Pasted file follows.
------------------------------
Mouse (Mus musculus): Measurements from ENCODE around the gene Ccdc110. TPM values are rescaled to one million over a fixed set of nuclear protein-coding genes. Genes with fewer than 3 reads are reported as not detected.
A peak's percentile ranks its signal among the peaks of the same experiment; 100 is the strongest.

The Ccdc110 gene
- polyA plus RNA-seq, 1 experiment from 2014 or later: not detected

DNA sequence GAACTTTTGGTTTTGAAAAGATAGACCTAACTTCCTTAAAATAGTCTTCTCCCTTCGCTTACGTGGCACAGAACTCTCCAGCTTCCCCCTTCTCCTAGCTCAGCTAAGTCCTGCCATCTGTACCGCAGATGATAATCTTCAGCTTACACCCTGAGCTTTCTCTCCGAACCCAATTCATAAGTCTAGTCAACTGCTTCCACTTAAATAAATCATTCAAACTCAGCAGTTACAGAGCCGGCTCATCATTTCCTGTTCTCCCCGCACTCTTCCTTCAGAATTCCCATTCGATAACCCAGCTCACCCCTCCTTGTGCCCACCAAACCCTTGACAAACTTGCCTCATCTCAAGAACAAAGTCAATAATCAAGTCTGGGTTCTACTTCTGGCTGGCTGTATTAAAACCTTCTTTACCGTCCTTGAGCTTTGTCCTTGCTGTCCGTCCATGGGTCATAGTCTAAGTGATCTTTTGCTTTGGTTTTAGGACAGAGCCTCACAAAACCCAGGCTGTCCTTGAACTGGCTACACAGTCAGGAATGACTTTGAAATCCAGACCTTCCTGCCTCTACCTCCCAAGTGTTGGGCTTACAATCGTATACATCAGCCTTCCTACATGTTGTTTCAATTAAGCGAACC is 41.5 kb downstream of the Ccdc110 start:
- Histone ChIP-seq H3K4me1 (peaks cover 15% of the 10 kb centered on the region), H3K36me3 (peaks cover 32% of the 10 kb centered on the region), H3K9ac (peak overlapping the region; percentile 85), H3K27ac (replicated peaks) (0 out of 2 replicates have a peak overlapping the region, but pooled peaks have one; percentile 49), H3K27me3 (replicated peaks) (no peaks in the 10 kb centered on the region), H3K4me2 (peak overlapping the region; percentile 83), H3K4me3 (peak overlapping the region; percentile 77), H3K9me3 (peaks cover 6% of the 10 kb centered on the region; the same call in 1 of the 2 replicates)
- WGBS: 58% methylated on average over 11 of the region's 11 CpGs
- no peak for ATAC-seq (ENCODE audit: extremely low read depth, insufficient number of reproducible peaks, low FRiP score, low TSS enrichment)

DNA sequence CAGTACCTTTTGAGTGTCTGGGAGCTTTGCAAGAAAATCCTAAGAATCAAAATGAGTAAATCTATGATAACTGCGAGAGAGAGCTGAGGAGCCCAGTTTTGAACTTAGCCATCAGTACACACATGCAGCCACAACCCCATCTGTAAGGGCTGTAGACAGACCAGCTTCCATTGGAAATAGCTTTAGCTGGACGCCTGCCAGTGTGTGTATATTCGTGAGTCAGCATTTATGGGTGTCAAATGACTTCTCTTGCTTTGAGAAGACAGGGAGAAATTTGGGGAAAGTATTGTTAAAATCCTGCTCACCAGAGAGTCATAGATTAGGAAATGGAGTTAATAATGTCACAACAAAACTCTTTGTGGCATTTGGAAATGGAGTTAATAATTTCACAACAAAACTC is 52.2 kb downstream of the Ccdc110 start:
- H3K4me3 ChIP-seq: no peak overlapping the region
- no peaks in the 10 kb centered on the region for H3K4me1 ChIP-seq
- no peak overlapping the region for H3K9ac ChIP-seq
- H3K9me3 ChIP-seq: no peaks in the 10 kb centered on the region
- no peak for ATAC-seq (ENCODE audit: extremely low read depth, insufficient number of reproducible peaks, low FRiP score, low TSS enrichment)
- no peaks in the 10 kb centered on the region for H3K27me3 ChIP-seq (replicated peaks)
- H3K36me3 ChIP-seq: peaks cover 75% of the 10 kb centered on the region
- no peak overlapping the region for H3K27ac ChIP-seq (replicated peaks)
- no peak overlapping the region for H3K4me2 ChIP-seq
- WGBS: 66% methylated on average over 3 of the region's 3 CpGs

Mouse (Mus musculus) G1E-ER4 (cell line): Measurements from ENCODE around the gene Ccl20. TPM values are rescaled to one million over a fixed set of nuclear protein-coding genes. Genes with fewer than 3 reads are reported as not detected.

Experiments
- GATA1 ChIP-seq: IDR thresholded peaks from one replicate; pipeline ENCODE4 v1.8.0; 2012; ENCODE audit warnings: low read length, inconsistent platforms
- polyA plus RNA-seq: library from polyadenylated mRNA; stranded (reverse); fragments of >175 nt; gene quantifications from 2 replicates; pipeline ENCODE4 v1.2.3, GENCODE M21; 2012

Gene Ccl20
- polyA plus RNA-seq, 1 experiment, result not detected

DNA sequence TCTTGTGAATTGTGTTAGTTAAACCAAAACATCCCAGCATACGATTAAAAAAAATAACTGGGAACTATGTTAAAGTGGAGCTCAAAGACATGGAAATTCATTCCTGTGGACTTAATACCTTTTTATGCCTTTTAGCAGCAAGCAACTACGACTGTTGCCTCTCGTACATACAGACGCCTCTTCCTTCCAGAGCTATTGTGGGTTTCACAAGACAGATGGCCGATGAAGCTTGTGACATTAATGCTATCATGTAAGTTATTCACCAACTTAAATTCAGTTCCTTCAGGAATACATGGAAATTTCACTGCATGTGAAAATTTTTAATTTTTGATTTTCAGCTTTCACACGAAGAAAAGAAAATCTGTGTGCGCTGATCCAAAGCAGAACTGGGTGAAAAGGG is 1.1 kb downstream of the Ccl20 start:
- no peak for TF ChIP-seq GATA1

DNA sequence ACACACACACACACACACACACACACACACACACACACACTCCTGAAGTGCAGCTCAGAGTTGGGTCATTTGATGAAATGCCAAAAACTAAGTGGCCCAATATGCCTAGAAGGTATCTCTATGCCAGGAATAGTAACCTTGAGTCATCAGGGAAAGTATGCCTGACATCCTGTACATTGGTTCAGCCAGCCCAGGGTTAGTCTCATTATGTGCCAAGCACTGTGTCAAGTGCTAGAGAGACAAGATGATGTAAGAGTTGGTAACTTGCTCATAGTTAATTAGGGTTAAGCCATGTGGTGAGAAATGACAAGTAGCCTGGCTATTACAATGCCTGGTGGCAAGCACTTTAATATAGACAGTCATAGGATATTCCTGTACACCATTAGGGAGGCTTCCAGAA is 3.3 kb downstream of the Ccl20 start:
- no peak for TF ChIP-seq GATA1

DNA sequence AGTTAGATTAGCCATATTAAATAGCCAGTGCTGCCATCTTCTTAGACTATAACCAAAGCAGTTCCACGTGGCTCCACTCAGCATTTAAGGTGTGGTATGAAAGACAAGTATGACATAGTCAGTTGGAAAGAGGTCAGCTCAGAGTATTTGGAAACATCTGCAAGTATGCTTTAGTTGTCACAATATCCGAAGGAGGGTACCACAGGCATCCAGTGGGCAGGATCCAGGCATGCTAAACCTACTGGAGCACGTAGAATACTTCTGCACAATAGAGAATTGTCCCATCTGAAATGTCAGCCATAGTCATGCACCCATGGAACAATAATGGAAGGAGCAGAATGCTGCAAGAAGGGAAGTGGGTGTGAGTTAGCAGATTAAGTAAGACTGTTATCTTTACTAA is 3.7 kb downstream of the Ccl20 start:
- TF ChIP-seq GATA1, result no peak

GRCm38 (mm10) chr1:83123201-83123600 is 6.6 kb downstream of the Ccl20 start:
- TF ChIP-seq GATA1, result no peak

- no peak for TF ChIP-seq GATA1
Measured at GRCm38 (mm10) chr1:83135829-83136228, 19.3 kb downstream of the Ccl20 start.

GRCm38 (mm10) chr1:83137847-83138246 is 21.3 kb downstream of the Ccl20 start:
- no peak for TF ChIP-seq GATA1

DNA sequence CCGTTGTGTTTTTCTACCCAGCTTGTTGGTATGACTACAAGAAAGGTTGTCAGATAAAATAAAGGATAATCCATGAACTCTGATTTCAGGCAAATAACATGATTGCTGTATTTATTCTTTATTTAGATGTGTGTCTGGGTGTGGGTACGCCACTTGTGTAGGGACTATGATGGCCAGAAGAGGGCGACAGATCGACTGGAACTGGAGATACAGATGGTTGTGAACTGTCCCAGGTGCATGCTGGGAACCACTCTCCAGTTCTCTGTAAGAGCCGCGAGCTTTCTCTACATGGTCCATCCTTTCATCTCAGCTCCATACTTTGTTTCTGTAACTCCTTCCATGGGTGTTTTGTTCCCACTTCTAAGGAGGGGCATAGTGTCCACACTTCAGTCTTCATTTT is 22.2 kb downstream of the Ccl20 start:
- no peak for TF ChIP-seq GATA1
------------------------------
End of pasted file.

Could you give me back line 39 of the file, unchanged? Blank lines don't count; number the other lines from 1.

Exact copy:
- no peak for TF ChIP-seq GATA1